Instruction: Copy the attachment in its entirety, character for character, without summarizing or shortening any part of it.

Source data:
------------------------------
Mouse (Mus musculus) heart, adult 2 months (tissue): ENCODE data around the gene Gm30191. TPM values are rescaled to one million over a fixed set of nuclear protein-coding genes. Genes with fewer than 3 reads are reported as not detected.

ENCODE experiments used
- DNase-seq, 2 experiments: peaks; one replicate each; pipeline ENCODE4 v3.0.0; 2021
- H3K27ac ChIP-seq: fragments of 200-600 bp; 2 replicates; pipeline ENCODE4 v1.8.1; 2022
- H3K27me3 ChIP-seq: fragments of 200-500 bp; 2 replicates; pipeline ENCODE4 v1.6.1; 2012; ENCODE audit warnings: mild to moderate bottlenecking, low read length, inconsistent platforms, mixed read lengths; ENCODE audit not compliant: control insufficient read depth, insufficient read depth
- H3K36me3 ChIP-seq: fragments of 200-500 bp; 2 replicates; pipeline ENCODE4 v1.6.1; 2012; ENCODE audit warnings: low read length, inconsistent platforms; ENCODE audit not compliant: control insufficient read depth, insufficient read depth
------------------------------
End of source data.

Mouse (Mus musculus) heart, adult 2 months (tissue): ENCODE data around the gene Gm30191. TPM values are rescaled to one million over a fixed set of nuclear protein-coding genes. Genes with fewer than 3 reads are reported as not detected.

ENCODE experiments used
- DNase-seq, 2 experiments: peaks; one replicate each; pipeline ENCODE4 v3.0.0; 2021
- H3K27ac ChIP-seq: fragments of 200-600 bp; 2 replicates; pipeline ENCODE4 v1.8.1; 2022
- H3K27me3 ChIP-seq: fragments of 200-500 bp; 2 replicates; pipeline ENCODE4 v1.6.1; 2012; ENCODE audit warnings: mild to moderate bottlenecking, low read length, inconsistent platforms, mixed read lengths; ENCODE audit not compliant: control insufficient read depth, insufficient read depth
- H3K36me3 ChIP-seq: fragments of 200-500 bp; 2 replicates; pipeline ENCODE4 v1.6.1; 2012; ENCODE audit warnings: low read length, inconsistent platforms; ENCODE audit not compliant: control insufficient read depth, insufficient read depth